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State v. Raiford

Superior Court of New Jersey, Appellate Division

October 16, 2013

STATE OF NEW JERSEY, Plaintiff-Respondent,
v.
THOMAS RAIFORD a/k/a THOMAS RAINFORD, Defendant-Appellant.

NOT FOR PUBLICATION WITHOUT THE APPROVAL OF THE APPELLATE DIVISION

Argued October 1, 2013

On appeal from the Superior Court of New Jersey, Law Division, Middlesex County, Indictment Nos. 09-05-0763 and 09-05-0773.

Stephen P. Hunter, Assistant Deputy Public Defender, argued the cause for appellant (Joseph E. Krakora, Public Defender, attorney; Mr. Hunter, of counsel and on the brief).

Brian D. Gillet, Special Deputy Attorney General/Acting Assistant Prosecutor, argued the cause for respondent (Andrew C. Carey, Acting Middlesex County Prosecutor, attorney; Mr. Gillet, of counsel; Matthew P. Tallia, on the brief).

Before Judges Fisher and O'Connor.

PER CURIAM

In this appeal, we consider whether various comments made by the prosecutor during his opening statement require a reversal of the judgment of conviction. As we conclude that the prosecutor's comments deprived defendant of the right to a fair trial, we reverse the judgment of conviction and remand for a new trial. Given our disposition, we need not reach the additional points raised by defendant in this appeal.[1]

I.

The jury convicted defendant of first-degree armed robbery, N.J.S.A. 2C:15-1; second-degree possession of a weapon for an unlawful purpose, N.J.S.A. 2C:39-4(a); third-degree unlawful possession of a weapon, N.J.S.A. 2C:39-5(b); fourth-degree aggravated assault, N.J.S.A. 2C:12-1(b)(4); and certain persons not to have weapons, N.J.S.A. 2C:39-7(b).

The evidence adduced during the trial relevant to the issues on appeal is as follows. The State's principal witness, Hannah Cohen, testified her brother had stolen money from defendant. A few days after the theft, defendant approached Cohen while she was seated in a car adjacent to an apartment complex known as Potters. Defendant put a gun to her head, and demanded to know the whereabouts of his money and her brother. He then reached through her window and grabbed her purse and the keys from the ignition. Defendant ran to the other side of the car and, after pointing a gun at a passenger, left the scene. Before leaving, defendant told Cohen she could get her purse back when she delivered to him either her brother or the cash he owed.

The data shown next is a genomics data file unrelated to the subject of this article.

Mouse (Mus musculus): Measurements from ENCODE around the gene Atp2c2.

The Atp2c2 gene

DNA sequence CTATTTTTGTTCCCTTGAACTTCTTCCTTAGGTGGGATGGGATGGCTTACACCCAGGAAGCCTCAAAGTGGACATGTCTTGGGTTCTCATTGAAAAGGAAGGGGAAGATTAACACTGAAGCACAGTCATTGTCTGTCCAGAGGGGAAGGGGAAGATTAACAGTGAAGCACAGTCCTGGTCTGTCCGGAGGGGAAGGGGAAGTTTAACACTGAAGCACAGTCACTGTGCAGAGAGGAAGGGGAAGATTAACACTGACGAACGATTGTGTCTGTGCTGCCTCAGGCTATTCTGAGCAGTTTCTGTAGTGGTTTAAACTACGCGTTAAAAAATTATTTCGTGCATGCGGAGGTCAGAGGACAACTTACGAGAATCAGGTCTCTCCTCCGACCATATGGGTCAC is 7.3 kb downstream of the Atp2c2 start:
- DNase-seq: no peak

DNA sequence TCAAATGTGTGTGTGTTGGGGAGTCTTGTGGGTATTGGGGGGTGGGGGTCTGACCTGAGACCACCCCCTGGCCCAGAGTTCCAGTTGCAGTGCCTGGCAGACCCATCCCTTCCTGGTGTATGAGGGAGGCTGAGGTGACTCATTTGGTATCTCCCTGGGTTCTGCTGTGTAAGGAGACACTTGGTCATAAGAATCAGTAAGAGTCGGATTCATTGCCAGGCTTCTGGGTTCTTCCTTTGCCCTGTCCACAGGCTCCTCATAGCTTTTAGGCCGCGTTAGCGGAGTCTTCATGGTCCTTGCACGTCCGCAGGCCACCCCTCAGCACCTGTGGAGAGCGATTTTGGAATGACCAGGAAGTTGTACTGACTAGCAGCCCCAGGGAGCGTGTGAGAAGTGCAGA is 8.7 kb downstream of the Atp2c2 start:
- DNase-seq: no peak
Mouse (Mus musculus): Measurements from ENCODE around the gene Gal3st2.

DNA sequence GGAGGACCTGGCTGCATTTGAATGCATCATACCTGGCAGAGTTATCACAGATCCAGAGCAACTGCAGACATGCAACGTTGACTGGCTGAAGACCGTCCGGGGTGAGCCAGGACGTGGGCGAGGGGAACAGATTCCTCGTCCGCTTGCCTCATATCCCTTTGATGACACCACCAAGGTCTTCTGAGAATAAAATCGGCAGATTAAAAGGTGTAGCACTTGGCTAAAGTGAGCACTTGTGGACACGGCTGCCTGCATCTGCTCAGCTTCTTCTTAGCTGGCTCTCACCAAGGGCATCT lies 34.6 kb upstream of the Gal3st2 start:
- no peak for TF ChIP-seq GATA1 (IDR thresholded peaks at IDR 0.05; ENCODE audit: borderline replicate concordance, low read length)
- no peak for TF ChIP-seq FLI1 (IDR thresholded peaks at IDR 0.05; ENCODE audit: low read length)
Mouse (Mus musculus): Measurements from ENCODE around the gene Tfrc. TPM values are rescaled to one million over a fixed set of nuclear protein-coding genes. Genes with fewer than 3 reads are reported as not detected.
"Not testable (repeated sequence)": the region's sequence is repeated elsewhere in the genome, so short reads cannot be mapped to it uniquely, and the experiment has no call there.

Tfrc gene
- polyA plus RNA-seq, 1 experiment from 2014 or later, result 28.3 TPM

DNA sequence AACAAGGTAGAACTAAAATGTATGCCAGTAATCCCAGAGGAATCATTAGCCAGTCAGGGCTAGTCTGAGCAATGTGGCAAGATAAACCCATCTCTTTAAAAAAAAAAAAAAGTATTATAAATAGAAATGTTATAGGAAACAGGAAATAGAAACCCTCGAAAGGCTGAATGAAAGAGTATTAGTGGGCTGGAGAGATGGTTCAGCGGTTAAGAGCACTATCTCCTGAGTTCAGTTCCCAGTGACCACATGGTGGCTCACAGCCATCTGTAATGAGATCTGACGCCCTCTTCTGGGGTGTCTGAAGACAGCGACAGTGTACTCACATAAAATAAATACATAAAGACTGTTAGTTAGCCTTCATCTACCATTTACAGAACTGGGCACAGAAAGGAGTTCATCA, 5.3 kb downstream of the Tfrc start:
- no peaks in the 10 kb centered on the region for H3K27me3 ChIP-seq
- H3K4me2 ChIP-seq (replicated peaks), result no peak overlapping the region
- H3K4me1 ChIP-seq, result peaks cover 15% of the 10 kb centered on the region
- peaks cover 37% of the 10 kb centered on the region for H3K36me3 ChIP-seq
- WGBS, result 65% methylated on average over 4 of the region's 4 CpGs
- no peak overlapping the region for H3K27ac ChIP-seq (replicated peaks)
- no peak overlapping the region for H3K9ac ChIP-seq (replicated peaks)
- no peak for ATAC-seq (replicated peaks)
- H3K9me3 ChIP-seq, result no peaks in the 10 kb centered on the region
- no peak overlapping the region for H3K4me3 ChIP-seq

On cross examination Cohen admitted giving the police a statement indicating her window was not down far enough to enable defendant to reach into the car and take the keys and her purse. There were problems with the credibility of two eyewitnesses called by the State, as well. One eyewitness testified to seeing defendant leave the scene with a gun and a purse, but admitted to previously telling the police that he had not seen defendant leave the scene with either a gun or a purse. Another eyewitness testified to seeing defendant point a gun at Cohen and the passenger, as well as grab the purse and keys from the ignition, but the eyewitness also maintained defendant remained on the driver's side of the car throughout the entire incident.

II

The challenged statements made by the prosecutor during his ...


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